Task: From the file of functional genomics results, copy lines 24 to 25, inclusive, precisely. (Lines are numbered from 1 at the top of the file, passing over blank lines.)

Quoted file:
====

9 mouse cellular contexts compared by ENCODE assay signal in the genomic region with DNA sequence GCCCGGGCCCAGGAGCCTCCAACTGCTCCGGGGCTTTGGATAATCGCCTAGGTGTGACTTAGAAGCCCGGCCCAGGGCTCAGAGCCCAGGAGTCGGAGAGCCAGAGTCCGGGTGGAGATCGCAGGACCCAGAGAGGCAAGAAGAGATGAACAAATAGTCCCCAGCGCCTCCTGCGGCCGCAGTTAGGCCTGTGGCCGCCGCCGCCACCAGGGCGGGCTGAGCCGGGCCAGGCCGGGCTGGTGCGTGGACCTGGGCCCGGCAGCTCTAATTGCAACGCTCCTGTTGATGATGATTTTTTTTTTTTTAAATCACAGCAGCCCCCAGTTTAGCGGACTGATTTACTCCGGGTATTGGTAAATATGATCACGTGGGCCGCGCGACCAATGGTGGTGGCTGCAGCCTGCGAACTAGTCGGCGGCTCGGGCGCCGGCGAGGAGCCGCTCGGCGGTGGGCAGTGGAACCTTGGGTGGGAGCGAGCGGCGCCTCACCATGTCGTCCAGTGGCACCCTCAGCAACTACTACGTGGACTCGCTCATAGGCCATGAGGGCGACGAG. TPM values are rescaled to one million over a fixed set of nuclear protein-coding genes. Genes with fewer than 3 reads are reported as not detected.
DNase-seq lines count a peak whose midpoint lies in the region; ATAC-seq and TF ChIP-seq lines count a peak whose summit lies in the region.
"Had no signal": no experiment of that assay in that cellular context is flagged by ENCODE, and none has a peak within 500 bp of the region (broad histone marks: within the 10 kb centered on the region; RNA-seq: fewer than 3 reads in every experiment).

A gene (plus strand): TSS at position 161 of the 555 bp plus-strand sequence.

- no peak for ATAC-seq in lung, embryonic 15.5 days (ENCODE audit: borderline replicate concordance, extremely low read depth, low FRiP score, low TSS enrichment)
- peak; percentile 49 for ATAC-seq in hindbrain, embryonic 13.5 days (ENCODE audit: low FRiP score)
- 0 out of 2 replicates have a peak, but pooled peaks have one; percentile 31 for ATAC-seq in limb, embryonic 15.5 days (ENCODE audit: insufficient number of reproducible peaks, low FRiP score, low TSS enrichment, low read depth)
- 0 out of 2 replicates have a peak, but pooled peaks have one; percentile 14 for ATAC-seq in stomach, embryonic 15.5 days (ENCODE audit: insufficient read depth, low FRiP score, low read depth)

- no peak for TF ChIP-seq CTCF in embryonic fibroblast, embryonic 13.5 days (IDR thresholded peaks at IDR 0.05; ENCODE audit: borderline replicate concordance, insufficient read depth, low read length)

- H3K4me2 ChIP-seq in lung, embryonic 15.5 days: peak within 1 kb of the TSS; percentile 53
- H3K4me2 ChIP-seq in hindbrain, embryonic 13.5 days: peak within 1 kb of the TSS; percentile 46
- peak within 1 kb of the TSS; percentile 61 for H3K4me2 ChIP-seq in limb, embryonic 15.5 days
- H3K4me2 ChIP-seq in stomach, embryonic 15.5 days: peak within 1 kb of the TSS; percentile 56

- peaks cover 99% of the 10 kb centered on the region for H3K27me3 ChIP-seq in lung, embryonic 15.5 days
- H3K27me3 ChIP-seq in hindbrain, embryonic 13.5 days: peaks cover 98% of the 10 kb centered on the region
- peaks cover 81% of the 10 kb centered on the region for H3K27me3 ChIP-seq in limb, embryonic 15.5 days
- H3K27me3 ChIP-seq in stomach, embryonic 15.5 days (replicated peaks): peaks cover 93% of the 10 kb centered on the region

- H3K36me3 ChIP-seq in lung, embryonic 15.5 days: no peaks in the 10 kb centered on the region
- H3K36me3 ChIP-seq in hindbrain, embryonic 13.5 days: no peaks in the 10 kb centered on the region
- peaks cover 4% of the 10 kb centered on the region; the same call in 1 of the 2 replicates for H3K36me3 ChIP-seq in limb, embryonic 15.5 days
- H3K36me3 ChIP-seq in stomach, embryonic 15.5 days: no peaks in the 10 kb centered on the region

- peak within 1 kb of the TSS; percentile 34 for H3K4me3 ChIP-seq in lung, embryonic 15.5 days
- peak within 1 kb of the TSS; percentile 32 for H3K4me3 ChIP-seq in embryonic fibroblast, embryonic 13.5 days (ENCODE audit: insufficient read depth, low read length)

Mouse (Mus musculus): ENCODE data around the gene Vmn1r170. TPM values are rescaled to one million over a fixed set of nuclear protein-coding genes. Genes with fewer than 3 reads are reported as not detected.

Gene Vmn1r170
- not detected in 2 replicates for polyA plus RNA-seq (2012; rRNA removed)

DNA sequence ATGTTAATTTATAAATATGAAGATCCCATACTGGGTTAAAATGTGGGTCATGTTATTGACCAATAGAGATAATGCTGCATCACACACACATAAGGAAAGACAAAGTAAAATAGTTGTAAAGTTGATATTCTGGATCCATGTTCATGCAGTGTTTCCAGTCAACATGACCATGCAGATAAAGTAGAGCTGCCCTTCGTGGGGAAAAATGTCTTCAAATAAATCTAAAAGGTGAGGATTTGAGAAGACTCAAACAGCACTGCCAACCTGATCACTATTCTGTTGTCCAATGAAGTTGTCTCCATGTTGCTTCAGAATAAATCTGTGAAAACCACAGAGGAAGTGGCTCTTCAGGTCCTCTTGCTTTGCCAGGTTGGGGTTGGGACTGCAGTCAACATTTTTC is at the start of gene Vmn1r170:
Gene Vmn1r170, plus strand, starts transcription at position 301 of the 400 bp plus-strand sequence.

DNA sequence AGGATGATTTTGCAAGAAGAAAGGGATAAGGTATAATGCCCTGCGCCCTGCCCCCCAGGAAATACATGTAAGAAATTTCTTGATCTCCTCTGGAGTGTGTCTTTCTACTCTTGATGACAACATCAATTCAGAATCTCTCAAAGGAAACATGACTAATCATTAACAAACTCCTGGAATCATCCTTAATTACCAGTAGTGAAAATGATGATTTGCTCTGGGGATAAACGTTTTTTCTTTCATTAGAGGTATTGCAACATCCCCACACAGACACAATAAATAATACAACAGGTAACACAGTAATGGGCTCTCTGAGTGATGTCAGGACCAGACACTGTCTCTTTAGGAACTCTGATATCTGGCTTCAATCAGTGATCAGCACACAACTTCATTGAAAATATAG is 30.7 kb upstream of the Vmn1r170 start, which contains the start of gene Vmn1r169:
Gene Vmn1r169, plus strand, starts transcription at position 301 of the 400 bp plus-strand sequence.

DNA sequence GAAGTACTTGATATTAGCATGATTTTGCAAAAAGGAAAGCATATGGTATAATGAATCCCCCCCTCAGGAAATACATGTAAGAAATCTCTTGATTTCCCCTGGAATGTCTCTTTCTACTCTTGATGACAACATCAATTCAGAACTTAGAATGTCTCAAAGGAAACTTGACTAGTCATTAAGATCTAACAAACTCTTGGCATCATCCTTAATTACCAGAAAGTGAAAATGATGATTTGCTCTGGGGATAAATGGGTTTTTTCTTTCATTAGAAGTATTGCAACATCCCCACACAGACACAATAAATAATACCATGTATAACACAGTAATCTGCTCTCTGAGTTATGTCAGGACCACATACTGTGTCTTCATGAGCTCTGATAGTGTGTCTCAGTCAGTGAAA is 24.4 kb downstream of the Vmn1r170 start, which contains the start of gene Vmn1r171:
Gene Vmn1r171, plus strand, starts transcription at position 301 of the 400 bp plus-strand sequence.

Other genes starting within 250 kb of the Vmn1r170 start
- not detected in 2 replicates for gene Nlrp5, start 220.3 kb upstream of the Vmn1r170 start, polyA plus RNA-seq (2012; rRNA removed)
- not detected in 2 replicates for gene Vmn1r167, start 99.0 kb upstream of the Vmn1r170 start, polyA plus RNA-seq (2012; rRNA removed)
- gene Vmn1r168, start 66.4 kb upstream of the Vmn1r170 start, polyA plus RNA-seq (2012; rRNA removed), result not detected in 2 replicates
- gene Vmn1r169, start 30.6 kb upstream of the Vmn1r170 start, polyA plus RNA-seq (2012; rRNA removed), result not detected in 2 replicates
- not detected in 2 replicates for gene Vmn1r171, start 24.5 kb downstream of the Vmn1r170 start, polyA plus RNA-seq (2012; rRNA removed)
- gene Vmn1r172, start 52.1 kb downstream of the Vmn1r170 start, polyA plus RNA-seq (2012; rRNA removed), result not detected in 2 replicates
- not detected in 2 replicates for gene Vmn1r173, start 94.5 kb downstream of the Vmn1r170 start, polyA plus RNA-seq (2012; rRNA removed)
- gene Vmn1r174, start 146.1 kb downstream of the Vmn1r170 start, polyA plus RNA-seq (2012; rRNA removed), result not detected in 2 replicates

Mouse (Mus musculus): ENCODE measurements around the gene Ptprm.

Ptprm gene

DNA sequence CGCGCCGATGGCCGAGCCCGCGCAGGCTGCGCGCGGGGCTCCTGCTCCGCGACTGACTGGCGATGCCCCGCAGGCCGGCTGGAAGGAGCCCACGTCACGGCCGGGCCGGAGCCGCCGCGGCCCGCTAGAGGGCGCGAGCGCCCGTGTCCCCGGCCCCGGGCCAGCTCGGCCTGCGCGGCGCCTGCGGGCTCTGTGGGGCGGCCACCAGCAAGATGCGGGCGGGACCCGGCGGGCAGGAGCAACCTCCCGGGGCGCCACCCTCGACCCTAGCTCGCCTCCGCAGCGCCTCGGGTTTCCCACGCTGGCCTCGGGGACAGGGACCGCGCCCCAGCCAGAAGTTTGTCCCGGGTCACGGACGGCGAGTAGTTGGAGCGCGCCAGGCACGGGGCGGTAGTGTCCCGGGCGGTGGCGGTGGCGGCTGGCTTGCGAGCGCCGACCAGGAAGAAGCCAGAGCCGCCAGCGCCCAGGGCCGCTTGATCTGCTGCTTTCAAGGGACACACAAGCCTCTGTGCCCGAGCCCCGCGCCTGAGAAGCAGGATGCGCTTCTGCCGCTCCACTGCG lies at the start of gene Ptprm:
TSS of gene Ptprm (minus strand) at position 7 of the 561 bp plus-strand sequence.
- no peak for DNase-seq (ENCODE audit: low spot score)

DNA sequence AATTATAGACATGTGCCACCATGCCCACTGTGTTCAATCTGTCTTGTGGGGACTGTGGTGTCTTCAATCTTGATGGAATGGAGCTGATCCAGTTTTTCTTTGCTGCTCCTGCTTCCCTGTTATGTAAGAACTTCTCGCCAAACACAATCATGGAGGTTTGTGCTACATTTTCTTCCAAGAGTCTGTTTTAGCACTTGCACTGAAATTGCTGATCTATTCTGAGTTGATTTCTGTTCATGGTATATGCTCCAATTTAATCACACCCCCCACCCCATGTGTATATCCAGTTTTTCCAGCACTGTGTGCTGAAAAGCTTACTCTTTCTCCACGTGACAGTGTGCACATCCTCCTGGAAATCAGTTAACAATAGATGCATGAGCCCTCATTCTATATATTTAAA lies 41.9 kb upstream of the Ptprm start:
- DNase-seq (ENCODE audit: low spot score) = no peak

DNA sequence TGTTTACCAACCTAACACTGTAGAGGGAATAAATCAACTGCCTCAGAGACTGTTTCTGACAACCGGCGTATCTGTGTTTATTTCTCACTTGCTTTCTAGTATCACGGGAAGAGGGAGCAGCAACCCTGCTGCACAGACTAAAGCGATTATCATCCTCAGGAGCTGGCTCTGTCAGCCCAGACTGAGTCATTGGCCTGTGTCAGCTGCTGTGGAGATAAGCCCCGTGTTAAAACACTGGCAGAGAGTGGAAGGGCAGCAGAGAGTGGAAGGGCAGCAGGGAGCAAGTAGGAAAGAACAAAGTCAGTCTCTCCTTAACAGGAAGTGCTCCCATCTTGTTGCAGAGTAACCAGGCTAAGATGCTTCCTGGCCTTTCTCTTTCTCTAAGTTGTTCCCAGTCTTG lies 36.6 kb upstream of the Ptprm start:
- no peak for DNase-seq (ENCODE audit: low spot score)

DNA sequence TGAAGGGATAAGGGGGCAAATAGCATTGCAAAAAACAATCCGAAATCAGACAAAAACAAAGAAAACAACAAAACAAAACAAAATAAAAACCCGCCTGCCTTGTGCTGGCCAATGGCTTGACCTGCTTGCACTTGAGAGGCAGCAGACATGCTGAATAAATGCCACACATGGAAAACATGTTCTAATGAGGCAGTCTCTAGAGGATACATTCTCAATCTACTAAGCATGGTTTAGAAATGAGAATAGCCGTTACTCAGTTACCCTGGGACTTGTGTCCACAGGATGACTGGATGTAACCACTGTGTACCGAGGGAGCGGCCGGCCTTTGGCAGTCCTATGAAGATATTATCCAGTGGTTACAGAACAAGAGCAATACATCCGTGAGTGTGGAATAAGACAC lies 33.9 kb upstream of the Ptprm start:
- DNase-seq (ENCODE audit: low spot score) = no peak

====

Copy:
Mouse (Mus musculus): ENCODE data around the gene Vmn1r170. TPM values are rescaled to one million over a fixed set of nuclear protein-coding genes. Genes with fewer than 3 reads are reported as not detected.

Gene Vmn1r170